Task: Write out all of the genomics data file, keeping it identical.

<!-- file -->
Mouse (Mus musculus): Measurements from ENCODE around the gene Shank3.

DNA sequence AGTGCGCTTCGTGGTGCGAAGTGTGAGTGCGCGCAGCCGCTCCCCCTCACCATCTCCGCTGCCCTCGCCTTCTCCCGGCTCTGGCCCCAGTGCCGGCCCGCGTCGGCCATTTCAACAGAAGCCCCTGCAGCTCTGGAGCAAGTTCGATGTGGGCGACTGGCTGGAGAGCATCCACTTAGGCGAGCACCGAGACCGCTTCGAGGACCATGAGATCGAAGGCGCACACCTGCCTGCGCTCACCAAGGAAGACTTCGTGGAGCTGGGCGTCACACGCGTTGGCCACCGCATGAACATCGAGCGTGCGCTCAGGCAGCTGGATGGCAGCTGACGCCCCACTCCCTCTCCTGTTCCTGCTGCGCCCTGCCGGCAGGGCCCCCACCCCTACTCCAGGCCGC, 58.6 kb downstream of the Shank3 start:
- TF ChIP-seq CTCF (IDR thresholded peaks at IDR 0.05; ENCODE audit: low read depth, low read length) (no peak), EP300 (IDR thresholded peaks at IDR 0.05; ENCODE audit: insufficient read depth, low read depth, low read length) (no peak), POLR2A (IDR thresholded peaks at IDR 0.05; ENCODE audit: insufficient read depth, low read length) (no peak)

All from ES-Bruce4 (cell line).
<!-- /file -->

Mouse (Mus musculus): Measurements from ENCODE around the gene Shank3.

DNA sequence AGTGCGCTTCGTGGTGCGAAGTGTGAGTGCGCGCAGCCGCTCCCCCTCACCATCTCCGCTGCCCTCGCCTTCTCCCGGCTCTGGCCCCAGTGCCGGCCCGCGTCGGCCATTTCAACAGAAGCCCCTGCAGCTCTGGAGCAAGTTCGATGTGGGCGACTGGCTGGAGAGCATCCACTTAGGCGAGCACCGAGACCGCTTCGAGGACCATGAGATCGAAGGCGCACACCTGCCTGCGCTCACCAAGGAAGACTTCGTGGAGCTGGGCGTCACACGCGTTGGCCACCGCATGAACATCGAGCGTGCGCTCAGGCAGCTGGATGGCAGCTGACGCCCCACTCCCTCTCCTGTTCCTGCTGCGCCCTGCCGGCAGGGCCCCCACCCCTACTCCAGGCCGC, 58.6 kb downstream of the Shank3 start:
- TF ChIP-seq CTCF (IDR thresholded peaks at IDR 0.05; ENCODE audit: low read depth, low read length) (no peak), EP300 (IDR thresholded peaks at IDR 0.05; ENCODE audit: insufficient read depth, low read depth, low read length) (no peak), POLR2A (IDR thresholded peaks at IDR 0.05; ENCODE audit: insufficient read depth, low read length) (no peak)

All from ES-Bruce4 (cell line).